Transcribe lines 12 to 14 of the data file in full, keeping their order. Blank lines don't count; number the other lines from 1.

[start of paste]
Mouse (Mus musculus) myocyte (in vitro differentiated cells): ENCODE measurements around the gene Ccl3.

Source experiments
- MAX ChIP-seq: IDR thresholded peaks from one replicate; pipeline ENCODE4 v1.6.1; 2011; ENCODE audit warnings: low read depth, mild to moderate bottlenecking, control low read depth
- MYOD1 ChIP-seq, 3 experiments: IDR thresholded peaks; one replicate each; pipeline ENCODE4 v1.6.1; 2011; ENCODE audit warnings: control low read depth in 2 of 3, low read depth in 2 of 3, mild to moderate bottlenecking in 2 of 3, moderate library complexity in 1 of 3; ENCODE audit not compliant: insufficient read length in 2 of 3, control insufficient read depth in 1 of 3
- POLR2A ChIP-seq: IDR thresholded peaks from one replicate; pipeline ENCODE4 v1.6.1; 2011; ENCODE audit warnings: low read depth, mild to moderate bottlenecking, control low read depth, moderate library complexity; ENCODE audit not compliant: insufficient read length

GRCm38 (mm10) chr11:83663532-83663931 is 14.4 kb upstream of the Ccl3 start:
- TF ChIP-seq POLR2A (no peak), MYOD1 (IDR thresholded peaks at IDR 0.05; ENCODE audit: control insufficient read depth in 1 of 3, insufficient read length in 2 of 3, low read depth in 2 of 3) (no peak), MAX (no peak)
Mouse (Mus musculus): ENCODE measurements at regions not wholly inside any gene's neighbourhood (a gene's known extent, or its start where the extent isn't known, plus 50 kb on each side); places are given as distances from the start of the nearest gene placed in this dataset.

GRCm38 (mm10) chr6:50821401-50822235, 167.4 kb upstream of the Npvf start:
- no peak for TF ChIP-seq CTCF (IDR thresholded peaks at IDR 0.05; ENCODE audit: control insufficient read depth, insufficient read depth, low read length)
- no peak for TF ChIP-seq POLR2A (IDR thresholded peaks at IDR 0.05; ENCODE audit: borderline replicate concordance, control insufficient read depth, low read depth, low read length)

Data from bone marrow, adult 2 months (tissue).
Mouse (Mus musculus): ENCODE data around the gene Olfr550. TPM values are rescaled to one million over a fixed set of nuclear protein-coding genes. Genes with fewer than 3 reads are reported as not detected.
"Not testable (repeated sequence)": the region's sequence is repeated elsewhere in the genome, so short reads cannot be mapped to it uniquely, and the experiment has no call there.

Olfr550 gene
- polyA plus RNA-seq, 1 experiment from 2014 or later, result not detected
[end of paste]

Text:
Data from bone marrow, adult 2 months (tissue).
Mouse (Mus musculus): ENCODE data around the gene Olfr550. TPM values are rescaled to one million over a fixed set of nuclear protein-coding genes. Genes with fewer than 3 reads are reported as not detected.
"Not testable (repeated sequence)": the region's sequence is repeated elsewhere in the genome, so short reads cannot be mapped to it uniquely, and the experiment has no call there.